1. You absolutely can. Working with people you have relationships with is certainly a big plus. If you know someone who can do it, god bless. Sometimes it’s difficult for those starting out with no contacts who are bootstrapping their way through starting up. To those people I’d suggest a service like Guru, there are plenty of others, because it increases your options when you’re just beginning.

    2. Assuming that something shouldn’t take very long is a pet peeve of every designer of any level and US offensive. You’re saying that the work isn’t skilled so it should be easy to do.

      And I think you’re missing Sherryl’s point about this type of marketing strategy. This isn’t about price. Logo designers design based on the need of the brand not the need of the client and his/her budget, which is what you’re stuck on. And for the record, not all graphic designers are logo designers. And the ones you find on Guru, are looking for a quick buck to pay bills. They’re not concerned with your brand or it’s success. So if they’re low-balling themselves, they’re low-balling your brand. I hope that helps.

      1. If you want to have a pet peeve about people making assumptions about your work that’s certainly something you are entitled to. That doesn’t mean it isn’t going to happen with 9 out of 10 clients. It’s business and they’re looking to get the best cost for their money. I don’t like it when it happens to me, but I don’t get offended. I try hard not to get offended by business. If they’re insufferable about it I tell them I’m sorry I can’t help them and tell them to have a nice day.

        I’m well aware of the difference in graphic designers. I’m not sure what you mean about the need of the brand. It’s also fairly judgmental to make a sweeping prejudice about every freelancer on Guru. I’ve worked with several and I’ve never had a bad experience. They were always polite, professional, and looking to do the work I requested.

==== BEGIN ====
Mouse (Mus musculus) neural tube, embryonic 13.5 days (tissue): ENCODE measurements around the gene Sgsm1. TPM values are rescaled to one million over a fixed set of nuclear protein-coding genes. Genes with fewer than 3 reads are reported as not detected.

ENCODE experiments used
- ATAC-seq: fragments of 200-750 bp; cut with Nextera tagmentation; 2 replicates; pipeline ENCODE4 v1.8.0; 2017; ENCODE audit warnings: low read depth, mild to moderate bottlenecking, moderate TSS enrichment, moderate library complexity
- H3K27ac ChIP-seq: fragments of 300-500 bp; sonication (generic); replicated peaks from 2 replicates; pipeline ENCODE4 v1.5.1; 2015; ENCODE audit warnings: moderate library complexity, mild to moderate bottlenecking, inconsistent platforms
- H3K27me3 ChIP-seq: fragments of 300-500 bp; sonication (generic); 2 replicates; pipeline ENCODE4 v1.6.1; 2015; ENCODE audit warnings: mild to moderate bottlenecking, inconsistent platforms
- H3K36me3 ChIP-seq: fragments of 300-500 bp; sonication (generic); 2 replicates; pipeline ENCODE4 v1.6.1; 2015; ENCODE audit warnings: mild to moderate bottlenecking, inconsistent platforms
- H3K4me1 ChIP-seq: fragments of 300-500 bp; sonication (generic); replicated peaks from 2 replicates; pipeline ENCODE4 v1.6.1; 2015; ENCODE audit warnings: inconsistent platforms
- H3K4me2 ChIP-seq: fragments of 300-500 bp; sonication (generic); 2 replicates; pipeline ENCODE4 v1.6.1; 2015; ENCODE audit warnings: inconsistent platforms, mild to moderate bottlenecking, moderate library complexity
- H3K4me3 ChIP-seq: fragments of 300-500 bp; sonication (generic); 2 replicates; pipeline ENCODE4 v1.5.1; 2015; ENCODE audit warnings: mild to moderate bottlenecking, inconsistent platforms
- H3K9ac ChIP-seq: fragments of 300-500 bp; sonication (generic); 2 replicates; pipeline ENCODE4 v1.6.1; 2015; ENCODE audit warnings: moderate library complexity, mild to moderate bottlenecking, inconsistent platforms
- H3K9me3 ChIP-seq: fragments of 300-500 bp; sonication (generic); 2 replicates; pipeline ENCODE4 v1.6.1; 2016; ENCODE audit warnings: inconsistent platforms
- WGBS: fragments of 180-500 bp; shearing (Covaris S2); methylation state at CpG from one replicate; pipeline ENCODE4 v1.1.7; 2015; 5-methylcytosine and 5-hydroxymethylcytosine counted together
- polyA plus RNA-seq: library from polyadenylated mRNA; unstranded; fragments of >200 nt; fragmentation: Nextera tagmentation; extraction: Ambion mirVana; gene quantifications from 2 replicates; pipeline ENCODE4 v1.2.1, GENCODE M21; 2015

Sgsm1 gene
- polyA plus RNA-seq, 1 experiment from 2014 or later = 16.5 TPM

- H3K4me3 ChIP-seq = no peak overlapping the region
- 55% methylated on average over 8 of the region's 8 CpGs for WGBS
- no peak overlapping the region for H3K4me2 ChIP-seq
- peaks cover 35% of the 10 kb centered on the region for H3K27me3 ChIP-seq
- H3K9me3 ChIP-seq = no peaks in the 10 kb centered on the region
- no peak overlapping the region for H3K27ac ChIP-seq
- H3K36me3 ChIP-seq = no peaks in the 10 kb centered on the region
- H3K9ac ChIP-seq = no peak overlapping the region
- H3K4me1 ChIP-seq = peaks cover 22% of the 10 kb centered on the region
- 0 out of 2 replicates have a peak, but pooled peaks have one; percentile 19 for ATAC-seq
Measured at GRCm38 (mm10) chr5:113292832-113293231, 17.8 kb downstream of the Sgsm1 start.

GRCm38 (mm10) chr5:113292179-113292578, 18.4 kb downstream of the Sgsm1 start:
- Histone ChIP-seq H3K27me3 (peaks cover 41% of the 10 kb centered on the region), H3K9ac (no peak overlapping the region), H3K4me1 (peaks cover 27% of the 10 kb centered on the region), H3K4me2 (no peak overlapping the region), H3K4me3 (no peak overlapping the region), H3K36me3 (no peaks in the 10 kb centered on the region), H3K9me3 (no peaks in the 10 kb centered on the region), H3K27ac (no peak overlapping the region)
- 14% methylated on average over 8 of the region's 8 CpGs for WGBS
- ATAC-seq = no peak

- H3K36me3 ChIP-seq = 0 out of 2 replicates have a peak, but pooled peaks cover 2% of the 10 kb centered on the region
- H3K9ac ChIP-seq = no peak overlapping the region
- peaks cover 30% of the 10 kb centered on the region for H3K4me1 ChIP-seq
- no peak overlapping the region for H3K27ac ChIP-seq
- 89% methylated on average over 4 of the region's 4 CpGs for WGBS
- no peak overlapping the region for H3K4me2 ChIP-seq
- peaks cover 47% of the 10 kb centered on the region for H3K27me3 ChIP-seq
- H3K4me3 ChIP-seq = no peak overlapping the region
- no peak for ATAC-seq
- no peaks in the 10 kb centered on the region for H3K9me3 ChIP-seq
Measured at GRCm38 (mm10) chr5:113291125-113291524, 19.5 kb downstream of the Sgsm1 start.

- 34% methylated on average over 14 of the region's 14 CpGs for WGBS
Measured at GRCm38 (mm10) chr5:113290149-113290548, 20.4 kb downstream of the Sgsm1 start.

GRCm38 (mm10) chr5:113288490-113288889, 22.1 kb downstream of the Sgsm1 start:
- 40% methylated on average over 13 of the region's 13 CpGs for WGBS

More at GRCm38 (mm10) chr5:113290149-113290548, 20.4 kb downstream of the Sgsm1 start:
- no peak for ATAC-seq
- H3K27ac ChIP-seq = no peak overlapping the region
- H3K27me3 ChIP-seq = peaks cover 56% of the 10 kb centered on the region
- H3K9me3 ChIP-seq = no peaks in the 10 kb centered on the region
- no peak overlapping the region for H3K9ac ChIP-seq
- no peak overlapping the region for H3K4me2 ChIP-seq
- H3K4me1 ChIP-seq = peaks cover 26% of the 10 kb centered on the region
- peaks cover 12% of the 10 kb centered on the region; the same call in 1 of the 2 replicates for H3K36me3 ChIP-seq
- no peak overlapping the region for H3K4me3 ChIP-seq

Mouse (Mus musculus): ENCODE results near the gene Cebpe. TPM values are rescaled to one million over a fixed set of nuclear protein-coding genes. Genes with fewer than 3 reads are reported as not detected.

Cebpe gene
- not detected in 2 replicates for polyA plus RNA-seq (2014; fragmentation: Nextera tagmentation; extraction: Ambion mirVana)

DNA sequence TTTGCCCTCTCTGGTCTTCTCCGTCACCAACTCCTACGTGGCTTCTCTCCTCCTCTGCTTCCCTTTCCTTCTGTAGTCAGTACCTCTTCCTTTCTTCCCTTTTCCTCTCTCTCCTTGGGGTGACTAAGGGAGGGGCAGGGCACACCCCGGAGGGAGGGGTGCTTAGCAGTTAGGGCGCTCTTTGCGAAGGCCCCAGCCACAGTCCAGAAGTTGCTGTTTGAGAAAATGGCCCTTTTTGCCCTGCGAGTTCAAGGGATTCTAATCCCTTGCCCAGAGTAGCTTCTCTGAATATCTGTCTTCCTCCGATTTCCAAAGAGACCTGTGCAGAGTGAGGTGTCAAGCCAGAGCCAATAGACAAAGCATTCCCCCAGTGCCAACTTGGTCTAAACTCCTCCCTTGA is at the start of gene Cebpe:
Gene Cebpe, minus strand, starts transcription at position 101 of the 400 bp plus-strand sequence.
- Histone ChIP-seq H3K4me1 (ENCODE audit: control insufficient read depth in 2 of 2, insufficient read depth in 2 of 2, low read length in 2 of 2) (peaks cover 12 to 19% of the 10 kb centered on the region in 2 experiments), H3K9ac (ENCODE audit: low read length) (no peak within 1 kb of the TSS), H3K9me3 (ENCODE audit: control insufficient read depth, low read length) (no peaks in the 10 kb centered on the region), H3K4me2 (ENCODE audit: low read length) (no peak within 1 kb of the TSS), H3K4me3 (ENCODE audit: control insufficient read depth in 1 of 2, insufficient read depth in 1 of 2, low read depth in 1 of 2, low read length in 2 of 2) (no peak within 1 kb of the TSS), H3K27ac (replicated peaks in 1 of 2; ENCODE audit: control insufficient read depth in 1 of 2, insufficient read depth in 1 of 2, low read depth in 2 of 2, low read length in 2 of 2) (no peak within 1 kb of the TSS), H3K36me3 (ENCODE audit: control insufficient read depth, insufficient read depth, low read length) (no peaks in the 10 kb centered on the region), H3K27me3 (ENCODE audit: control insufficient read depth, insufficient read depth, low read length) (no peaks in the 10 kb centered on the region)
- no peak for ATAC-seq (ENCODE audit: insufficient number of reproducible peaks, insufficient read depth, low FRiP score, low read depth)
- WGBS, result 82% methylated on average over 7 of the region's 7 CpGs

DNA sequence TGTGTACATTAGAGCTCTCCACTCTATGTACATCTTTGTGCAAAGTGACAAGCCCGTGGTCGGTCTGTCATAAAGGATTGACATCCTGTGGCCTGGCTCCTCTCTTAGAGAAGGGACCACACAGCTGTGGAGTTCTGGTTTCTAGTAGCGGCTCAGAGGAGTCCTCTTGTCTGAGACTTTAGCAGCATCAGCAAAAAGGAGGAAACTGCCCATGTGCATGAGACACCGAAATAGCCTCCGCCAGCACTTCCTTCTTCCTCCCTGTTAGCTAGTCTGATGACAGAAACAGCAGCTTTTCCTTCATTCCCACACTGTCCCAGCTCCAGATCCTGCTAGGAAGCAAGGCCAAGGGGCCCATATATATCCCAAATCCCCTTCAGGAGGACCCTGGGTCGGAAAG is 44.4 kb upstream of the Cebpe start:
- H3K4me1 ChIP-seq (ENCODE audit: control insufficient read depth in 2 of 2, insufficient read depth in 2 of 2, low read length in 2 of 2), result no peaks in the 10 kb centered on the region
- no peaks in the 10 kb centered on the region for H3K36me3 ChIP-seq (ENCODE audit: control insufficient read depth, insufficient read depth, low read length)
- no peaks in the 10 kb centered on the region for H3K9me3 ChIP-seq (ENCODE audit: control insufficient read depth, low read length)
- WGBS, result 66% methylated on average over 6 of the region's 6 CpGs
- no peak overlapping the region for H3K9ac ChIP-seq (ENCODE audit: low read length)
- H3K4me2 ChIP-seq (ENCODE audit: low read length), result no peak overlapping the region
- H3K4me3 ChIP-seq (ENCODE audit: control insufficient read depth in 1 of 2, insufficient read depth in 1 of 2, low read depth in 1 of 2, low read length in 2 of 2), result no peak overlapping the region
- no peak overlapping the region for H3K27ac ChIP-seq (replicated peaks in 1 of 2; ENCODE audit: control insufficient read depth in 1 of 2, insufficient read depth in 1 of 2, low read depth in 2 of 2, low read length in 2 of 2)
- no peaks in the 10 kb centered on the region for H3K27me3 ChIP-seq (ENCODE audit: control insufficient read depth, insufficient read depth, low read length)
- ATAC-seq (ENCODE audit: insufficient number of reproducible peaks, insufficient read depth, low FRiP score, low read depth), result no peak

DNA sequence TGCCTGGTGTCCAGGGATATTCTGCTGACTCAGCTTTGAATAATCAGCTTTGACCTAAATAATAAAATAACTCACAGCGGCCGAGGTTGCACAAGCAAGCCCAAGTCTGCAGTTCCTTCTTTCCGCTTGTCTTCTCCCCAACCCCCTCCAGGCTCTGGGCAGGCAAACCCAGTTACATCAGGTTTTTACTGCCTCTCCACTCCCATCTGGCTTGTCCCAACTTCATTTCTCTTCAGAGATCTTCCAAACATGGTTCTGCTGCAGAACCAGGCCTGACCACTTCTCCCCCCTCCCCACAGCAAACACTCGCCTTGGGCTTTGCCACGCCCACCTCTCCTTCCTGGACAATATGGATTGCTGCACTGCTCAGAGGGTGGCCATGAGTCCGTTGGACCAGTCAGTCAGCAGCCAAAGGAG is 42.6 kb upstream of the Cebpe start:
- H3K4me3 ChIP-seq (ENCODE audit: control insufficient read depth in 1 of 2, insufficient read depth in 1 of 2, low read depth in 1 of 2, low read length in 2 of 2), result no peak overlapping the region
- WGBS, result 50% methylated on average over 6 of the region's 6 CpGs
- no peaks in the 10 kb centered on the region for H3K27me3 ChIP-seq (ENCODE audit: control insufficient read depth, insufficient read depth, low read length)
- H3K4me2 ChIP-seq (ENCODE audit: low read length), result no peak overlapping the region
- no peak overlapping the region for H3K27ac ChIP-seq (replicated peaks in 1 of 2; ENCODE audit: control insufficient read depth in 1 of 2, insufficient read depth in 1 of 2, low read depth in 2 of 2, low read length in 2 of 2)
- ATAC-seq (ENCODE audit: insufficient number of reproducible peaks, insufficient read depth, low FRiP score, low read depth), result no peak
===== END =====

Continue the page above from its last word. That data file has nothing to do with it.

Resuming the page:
This was merely an attempt to add to the conversation by suggesting an option for someone who didn’t have direct access to someone to do their logo work for them. And while I’m not sure why exactly that was offensive, I do apologize if it has caused duress to anyone. Just a suggestion.

        1. We’re just having a conversation here, Charles. You can relax. I’m simply stating that when I see people bidding $250 for a logo and a designer accepts that amount, he or she is not going to give you their best work. You get what you pay for. And when you pay $250 (for example), it will look like $250. http://twitpic.com/8sisa1

          I’m glad you enjoy Guru. Judging by your website, you use them a lot.

          1. Now we’re name calling, huh? Stay classy buddy. Judging by your blog you spend quite a bit of time despising the clients that put money in your pocket.

            Sum up: You’re a jerk and I don’t want to talk to you anymore. I won’t have that problem in the future, best of luck with all your endeavors. Godspeed.